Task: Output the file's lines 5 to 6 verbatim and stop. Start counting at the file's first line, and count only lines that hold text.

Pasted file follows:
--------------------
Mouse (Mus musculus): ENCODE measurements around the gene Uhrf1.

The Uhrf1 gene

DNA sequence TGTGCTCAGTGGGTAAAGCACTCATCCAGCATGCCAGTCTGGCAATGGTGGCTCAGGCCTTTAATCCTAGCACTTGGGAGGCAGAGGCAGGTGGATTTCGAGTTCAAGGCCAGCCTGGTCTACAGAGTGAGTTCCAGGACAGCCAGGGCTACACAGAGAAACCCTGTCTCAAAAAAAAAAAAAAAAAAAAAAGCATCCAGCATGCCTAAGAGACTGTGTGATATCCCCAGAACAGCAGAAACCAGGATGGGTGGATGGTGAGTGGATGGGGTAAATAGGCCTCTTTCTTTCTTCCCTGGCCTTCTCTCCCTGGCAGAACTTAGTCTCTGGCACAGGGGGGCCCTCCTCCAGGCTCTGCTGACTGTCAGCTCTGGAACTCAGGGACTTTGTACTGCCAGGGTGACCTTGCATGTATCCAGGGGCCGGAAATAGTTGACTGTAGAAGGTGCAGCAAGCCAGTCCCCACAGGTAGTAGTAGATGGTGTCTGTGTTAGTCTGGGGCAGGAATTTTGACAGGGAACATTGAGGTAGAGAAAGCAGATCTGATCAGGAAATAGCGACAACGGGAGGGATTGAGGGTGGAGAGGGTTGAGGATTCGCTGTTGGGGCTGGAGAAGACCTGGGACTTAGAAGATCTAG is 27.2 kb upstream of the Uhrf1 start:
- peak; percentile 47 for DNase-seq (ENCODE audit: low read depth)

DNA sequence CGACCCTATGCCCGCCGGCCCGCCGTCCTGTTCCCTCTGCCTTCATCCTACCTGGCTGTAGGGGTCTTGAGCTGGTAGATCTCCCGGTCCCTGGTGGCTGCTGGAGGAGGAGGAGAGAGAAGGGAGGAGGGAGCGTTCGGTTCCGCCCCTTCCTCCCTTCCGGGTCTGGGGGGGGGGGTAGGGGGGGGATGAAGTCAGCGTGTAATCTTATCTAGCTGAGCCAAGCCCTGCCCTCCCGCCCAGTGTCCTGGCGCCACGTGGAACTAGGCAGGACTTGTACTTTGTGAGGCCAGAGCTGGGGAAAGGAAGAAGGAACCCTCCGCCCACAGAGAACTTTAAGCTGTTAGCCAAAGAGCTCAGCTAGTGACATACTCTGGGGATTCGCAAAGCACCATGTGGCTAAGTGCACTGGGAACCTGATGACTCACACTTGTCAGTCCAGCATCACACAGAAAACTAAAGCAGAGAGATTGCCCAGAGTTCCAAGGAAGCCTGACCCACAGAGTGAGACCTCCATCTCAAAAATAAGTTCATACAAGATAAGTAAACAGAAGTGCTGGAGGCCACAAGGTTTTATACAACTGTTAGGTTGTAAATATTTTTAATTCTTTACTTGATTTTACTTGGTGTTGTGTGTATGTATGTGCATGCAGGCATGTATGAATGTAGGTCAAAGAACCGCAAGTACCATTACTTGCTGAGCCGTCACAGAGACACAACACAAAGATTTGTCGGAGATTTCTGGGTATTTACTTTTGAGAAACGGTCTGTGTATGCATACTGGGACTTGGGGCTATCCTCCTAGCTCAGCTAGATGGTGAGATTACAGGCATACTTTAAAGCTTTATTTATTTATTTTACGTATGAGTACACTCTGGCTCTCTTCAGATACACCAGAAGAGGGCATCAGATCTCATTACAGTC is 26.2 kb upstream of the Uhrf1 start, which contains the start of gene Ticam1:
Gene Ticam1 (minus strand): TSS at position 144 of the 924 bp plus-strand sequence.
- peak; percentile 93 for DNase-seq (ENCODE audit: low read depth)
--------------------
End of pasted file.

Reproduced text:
DNA sequence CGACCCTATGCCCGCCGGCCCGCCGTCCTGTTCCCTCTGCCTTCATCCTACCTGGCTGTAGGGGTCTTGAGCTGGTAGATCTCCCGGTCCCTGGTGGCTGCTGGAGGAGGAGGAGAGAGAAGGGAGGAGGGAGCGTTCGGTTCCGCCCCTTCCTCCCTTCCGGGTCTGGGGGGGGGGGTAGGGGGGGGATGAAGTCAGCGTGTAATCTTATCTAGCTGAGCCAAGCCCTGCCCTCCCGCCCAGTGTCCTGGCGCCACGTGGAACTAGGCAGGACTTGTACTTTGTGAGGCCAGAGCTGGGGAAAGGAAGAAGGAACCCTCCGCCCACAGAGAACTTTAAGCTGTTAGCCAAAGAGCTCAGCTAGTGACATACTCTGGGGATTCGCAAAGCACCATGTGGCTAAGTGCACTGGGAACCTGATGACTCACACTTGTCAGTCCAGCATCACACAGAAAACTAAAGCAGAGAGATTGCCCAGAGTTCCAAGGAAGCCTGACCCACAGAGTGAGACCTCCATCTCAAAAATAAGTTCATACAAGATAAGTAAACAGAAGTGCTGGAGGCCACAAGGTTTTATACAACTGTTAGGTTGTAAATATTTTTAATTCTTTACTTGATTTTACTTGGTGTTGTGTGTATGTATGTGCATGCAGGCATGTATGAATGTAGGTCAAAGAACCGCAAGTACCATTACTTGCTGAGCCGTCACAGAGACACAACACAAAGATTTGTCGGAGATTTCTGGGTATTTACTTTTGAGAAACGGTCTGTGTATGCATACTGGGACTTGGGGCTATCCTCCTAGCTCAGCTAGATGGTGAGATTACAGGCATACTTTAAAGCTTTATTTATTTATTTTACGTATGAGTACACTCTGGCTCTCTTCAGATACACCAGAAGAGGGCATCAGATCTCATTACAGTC is 26.2 kb upstream of the Uhrf1 start, which contains the start of gene Ticam1:
Gene Ticam1 (minus strand): TSS at position 144 of the 924 bp plus-strand sequence.